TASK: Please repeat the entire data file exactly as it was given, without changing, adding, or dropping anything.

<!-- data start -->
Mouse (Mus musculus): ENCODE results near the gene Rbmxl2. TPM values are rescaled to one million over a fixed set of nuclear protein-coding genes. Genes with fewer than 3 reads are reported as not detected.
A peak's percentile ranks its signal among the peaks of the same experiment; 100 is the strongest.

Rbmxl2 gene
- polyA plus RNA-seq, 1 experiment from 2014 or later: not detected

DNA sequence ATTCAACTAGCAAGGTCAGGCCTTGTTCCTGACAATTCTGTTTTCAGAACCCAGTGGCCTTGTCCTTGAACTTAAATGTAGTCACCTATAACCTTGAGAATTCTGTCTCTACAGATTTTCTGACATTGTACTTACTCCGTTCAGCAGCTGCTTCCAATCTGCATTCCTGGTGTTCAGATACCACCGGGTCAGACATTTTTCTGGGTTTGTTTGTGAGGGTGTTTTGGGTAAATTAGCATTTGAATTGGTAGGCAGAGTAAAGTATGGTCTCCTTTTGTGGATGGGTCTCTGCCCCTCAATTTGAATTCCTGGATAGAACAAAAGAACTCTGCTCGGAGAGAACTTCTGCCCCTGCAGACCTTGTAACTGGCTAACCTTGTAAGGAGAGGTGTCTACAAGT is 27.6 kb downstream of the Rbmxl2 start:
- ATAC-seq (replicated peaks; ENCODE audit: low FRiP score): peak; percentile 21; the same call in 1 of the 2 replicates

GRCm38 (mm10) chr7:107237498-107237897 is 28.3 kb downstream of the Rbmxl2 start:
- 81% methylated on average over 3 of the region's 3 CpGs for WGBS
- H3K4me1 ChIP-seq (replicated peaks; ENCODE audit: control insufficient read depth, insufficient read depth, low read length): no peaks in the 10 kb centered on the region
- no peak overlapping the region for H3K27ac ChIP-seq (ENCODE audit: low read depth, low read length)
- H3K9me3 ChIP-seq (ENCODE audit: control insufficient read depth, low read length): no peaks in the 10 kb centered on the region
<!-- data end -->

Mouse (Mus musculus): ENCODE results near the gene Rbmxl2. TPM values are rescaled to one million over a fixed set of nuclear protein-coding genes. Genes with fewer than 3 reads are reported as not detected.
A peak's percentile ranks its signal among the peaks of the same experiment; 100 is the strongest.

Rbmxl2 gene
- polyA plus RNA-seq, 1 experiment from 2014 or later: not detected

DNA sequence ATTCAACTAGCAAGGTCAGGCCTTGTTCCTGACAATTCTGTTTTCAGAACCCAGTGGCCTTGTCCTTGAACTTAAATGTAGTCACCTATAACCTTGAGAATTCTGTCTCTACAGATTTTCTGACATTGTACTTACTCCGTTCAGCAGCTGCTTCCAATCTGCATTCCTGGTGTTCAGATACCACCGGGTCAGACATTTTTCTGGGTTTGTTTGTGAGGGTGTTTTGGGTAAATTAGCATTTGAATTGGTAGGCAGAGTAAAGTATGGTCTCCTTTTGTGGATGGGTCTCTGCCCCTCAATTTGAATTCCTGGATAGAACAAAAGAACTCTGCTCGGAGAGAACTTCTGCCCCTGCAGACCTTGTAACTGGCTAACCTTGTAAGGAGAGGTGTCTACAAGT is 27.6 kb downstream of the Rbmxl2 start:
- ATAC-seq (replicated peaks; ENCODE audit: low FRiP score): peak; percentile 21; the same call in 1 of the 2 replicates

GRCm38 (mm10) chr7:107237498-107237897 is 28.3 kb downstream of the Rbmxl2 start:
- 81% methylated on average over 3 of the region's 3 CpGs for WGBS
- H3K4me1 ChIP-seq (replicated peaks; ENCODE audit: control insufficient read depth, insufficient read depth, low read length): no peaks in the 10 kb centered on the region
- no peak overlapping the region for H3K27ac ChIP-seq (ENCODE audit: low read depth, low read length)
- H3K9me3 ChIP-seq (ENCODE audit: control insufficient read depth, low read length): no peaks in the 10 kb centered on the region